As Co-Chairs of the U.S. Global Leadership Coalition’s National Security Advisory Council, we represent more than 100 retired 3 and 4-star flag and general officers who are deeply concerned the International Affairs Budget could be forced to shoulder disproportionate deep cuts this year compared to other security accounts. What brings all of us together is the belief the military alone is not sufficient to protect our nation, and we need strong civilian operations as well to ensure our safety.
As our nation commemorates the 10th anniversary of the September 11th attacks, it’s an important moment for a national conversation on how best to keep our families safe. From our service, we know the powerful impact development and diplomacy programs have had on our national security since then. That’s why we’re concerned. The dramatic reductions to the International Affairs Budget made earlier this year and another round proposed by the House for Fiscal Year 2012 – in some cases more than 30 percent below current levels – may reverse many of the hard-fought gains we have worked to achieve since 9/11.
We must use all the tools available to achieve our national security objectives, including a strong State Department, U.S. Agency for International Development, and other civilian-led agencies. At only 1.4 percent of the federal budget, further deep and disproportionate cuts to the International Affairs Budget threaten U.S. global engagement. America cannot retreat from today’s world, which is why military leaders from General Petraeus to Admiral Mullen have made clear that, in an era of global threats, U.S. national security requires strong civilian partners working alongside the military. As former Defense Secretary Gates is fond of saying, “without development we will not be successful in either Iraq or Afghanistan.”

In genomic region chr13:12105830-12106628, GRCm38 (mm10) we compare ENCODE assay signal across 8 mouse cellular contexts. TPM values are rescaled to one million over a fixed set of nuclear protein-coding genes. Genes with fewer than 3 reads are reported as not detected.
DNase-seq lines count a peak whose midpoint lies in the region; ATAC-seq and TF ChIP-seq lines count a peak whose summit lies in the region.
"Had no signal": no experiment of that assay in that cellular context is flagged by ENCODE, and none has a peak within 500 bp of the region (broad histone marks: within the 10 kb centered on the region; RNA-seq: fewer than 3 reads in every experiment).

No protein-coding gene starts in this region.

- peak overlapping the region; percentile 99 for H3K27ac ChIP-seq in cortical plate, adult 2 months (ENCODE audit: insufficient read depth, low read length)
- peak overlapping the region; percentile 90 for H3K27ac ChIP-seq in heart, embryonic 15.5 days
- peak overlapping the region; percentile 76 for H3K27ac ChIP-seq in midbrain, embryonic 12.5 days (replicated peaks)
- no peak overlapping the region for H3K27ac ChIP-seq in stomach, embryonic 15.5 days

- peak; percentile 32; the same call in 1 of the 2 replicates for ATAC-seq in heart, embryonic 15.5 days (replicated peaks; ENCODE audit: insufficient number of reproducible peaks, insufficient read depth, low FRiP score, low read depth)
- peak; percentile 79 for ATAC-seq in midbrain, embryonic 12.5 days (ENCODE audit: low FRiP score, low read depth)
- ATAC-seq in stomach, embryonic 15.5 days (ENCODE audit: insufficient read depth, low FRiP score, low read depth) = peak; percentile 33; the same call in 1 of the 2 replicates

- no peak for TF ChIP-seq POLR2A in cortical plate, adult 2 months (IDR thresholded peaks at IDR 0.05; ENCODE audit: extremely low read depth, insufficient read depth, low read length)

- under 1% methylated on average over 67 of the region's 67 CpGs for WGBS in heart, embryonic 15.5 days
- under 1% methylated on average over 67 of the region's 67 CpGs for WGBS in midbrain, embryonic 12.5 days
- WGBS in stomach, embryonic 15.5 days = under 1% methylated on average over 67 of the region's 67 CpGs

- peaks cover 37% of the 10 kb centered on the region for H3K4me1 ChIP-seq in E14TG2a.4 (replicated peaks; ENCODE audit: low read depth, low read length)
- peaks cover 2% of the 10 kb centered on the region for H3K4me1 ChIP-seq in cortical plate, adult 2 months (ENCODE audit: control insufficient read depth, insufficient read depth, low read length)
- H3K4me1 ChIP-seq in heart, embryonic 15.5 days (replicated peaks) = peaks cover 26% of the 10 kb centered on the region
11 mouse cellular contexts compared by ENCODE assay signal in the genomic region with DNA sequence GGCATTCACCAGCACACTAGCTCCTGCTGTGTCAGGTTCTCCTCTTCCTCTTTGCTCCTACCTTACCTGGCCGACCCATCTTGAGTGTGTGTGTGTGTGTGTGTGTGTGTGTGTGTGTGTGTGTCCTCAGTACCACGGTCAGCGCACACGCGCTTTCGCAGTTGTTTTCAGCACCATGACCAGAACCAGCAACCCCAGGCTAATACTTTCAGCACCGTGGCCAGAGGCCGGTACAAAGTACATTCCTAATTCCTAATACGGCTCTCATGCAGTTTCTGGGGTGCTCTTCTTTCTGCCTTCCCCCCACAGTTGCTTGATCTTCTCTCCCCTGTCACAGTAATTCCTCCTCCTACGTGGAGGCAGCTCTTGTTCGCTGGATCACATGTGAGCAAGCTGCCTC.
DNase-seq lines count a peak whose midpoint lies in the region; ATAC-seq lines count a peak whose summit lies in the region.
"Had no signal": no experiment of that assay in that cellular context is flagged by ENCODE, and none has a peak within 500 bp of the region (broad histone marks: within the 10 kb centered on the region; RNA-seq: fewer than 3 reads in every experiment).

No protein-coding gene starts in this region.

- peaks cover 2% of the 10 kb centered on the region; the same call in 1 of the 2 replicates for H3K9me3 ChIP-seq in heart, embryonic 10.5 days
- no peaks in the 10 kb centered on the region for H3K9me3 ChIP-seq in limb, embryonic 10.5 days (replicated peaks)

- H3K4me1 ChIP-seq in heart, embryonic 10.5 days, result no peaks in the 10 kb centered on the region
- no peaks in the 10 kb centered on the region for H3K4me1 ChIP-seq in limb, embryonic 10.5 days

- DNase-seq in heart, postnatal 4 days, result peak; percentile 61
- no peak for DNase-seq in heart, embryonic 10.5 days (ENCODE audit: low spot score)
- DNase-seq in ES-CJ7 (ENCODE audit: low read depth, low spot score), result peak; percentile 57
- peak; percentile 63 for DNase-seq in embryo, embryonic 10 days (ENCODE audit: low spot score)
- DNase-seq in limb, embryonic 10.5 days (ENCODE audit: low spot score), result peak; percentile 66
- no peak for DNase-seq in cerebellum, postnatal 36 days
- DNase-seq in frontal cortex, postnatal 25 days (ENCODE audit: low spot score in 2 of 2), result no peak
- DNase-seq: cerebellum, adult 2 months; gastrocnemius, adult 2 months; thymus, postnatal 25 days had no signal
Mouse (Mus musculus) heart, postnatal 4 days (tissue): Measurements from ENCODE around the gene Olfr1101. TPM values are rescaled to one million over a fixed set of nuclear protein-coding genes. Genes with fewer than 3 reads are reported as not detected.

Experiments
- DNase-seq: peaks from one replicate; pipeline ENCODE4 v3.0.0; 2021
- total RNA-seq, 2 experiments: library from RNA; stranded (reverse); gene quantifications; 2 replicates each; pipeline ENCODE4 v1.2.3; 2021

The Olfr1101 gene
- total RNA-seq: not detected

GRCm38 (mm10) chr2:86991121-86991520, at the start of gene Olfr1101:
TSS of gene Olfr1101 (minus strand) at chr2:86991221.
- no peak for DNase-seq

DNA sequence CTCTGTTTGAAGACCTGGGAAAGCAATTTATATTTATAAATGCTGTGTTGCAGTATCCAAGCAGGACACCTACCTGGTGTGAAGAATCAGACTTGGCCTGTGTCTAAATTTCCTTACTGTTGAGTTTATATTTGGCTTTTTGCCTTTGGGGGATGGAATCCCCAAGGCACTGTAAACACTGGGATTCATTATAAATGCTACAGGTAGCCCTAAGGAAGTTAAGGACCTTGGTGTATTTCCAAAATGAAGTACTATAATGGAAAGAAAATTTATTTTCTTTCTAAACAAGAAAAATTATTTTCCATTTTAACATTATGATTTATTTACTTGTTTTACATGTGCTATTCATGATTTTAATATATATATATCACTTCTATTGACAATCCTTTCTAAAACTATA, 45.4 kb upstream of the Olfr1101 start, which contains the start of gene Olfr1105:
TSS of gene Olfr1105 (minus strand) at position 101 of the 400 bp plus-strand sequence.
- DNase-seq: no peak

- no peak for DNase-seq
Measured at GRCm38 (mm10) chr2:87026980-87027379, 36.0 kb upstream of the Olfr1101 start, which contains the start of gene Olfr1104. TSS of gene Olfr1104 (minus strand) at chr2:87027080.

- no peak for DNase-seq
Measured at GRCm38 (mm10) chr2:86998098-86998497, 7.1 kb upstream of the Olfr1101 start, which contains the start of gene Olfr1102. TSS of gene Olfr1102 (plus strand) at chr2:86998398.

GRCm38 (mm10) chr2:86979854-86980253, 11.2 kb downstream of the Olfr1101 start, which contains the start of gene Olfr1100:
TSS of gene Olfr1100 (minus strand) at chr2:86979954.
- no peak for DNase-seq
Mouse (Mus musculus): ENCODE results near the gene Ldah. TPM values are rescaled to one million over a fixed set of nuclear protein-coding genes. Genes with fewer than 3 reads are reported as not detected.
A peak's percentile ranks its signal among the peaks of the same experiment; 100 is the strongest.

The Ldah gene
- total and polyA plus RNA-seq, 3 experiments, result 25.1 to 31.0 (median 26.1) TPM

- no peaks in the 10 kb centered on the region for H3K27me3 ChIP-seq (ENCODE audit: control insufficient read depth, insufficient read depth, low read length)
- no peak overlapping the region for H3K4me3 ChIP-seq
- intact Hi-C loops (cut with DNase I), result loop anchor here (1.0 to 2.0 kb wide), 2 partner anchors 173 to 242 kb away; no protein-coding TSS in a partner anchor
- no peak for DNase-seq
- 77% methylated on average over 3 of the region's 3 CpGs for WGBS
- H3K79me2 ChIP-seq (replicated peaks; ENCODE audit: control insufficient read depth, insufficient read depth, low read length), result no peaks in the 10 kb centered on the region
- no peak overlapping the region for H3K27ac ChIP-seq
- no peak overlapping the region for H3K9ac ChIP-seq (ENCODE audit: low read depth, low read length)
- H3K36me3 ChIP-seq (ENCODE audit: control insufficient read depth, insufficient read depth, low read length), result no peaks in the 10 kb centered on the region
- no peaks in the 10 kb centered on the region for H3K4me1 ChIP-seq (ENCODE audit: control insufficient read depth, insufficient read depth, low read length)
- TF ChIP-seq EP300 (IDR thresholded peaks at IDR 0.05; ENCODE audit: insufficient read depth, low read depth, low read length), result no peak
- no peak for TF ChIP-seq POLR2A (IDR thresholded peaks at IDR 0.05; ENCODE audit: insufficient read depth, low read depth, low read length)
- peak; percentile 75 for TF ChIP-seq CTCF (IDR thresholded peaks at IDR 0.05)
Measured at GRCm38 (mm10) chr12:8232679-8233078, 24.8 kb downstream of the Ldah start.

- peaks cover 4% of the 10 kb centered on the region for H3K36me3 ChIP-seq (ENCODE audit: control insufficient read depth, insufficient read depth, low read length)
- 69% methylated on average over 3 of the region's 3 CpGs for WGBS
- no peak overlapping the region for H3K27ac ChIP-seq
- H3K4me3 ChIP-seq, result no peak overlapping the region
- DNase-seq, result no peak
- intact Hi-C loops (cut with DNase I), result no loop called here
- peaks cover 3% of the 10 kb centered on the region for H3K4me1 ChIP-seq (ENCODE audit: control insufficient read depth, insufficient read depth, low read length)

This is indeed a critical moment for U.S. leadership, not only in those two countries, but around the world. As our troops draw down, our civilian leaders must surge forward and fill the gap in order to protect the fragile gains we have fought so hard for. If we act now to invest a tiny fraction of our budget into promoting stability, free markets and democratic values in the most dangerous regions of the world, American families will see a tremendous return on that investment in terms of their safety and security for many years to come.
That is why we stood together to urge our leadership in Congress to support a strong and effective International Affairs Budget and oppose deep and disproportionate cuts to these programs. Support for U.S. global engagement is one area where military leaders and members of both parties can find common ground and come together to ensure a better, safer world and a more prosperous future. We hope they heed our call.
General Michael W. Hagee, USMC (Ret.), was the Commandant of the U.S. Marine Corps from 2003 to 2006, and Admiral James M. Loy, USCG (Ret.), was the Commandant of the U.S. Coast Guard from 1998 to 2002. They are co-chairs of the National Security Advisory Council of U.S. Global Leadership Coalition.